Covid-19: Universities roll out pooled testing of students in bid to keep campuses openBMJ 2020; 370 doi: https://doi.org/10.1136/bmj.m3789 (Published 29 September 2020) Cite this as: BMJ 2020;370:m3789
Some UK universities are introducing covid-19 screening programmes using pooled testing to help prevent outbreaks and allow campuses to stay open.
The University of Cambridge and the University of Nottingham are both using pooled testing, which involves mixing several samples together and then testing the pooled sample. If the result comes back positive the people in the group then need to be tested individually.
This approach increases the number of people who can be tested using the same amount of resources—saving time, supplies, and money. However, some experts have raised concerns over whether the costs, benefits, and harms of such programmes have been evaluated, and they have called for advice from the UK National Screening Committee.
In July, Stanford Health Care in the US began using a pooling method for covid-19 (in groups of four to eight), which had previously been used to screen blood donations for the presence of HIV or hepatitis. The group has said that the method is not being used for all samples, as it works best in populations where most samples are expected to be negative.
Pooled testing has also been used in countries including Uruguay and Rwanda, to allow screening of teachers and healthcare workers and to overcome infrastructure and financial issues.1
Guidance from the University of Cambridge said that all students living in college accommodation would be eligible to take part in its scheme,2 which has a capacity of 2000 tests a week and can test around 16 000 students using the pooling method. This means that all students living in college accommodation can be tested every week.
The guidance said, “Compared with other members of the population, young adults have a higher chance of asymptomatic infection. Public health experts have therefore called for asymptomatic screening in high risk settings, such as universities. As well as protecting students directly, controlling transmission between students will help prevent onward transmission to staff and the wider Cambridge community.”
However, there are downsides to pooling. The US Food and Drug Administration says that, because the samples are diluted, pooling can “result in less viral genetic material available to detect” and a greater likelihood of false negative results.3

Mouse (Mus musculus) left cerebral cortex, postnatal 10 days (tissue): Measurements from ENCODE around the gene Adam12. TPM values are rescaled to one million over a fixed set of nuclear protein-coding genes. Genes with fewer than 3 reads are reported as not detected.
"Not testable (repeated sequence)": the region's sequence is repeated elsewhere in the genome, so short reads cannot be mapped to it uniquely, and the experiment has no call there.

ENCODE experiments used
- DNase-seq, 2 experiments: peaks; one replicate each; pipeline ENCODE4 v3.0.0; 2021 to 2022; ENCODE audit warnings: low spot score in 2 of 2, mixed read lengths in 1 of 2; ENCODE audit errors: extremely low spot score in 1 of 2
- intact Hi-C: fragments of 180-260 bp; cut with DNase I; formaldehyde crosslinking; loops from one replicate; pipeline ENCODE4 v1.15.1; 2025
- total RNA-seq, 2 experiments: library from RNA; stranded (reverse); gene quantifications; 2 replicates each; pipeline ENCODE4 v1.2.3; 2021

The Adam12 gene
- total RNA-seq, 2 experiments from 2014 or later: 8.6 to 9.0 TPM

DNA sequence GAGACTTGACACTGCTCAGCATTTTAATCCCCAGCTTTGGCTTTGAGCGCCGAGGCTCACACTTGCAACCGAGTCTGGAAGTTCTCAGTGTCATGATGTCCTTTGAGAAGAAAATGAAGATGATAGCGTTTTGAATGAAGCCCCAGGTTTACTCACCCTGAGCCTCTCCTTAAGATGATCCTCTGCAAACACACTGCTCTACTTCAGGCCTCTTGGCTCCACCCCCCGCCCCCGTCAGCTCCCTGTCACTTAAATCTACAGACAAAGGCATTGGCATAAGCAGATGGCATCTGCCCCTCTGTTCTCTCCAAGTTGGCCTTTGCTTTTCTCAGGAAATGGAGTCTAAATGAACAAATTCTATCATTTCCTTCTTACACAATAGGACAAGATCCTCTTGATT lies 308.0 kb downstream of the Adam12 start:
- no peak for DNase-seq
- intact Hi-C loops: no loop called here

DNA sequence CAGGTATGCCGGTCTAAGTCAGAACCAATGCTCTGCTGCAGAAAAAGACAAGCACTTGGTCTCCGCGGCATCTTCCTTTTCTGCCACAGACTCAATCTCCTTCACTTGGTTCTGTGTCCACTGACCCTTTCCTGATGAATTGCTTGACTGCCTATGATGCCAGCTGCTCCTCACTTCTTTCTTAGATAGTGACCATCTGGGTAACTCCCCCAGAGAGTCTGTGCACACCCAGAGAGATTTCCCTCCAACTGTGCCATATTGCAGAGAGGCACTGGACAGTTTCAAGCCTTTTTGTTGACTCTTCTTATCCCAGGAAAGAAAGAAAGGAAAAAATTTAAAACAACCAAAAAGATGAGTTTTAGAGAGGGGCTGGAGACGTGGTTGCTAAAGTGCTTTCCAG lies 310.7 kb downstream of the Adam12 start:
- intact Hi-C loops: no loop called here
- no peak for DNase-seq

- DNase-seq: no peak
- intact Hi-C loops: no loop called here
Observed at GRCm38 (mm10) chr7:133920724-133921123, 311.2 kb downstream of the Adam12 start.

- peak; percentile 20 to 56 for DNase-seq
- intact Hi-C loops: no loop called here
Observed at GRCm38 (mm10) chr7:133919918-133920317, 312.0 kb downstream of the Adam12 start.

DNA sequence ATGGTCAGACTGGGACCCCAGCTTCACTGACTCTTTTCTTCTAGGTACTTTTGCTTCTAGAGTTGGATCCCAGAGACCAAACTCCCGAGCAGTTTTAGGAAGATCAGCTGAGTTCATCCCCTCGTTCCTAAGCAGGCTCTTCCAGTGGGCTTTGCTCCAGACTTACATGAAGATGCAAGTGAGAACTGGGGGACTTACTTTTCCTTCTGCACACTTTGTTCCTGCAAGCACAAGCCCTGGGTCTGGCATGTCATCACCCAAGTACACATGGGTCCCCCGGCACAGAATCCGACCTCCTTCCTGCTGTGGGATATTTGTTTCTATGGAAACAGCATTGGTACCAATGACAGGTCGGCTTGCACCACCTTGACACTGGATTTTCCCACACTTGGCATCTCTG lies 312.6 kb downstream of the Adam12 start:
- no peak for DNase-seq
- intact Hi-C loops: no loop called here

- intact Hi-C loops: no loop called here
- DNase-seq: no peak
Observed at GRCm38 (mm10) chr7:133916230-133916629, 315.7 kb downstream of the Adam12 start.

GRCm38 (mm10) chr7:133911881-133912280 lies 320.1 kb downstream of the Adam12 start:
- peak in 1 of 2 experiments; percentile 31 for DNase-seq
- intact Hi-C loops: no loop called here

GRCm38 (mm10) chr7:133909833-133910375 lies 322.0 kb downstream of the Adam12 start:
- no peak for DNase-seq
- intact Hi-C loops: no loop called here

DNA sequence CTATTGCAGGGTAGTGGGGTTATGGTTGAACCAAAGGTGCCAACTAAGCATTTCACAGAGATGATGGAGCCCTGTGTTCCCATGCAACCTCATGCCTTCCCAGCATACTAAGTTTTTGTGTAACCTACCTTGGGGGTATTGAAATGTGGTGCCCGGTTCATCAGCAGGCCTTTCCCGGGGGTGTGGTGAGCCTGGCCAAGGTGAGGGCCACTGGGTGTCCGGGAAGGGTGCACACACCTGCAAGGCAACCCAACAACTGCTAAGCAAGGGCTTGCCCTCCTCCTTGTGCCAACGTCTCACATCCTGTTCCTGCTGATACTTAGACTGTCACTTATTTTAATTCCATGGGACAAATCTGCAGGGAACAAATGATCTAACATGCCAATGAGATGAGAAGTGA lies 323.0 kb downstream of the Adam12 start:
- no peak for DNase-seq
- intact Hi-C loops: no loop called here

Allyson Pollock, professor of public health and co-director of the Newcastle University Centre of Research Excellence in Regulatory Science, told The BMJ, “The UK National Screening Committee should be consulted and involved with this, because screening is a very, very complex public health intervention. It should be carefully evaluated so that we know what the costs, harms, and benefits are, because screening like this will be extremely costly.”
Pollock has raised concerns over the potential for many false positives, as well as the inability of current testing technology to determine infectiousness. “You could end up quarantining students and staff and their contacts and their whole households unnecessarily and causing a lot of hardship,” she said, adding that the financial harm this could cause to students—many of whom will be working—must also be considered.
Despite these concerns Independent SAGE has recommended regular testing of students and staff.4 In a report on universities published on 28 September the group called for all staff and students to be tested at the start of the academic year, before initiating any in-person contact. Institutions should also “initiate structured surveillance programmes for high risk settings such as residential halls of residence—this could include innovative approaches such as sewage testing, pooled sample testing, as well as random sampling,” the document said.
Andrew Fogarty, clinical associate professor and reader in clinical epidemiology at the University of Nottingham, said that the pooling method could also be used for regular screening of healthcare workers and was being considered by Nottingham University Hospitals NHS Trust. He said that, during the first wave, 20-30% of trust staff were either off work because of a confirmed infection or isolating because they were showing symptoms.
“With a second wave approaching, we were looking to see what we could do to try and learn from the first experience and protect the staff,” he said. “The problem is that there’s not really much excess testing capacity. So, we looked at the literature and came up with this idea of pooled testing. We then put together a protocol which we have sent to the NHS board, and it’s being considered.”
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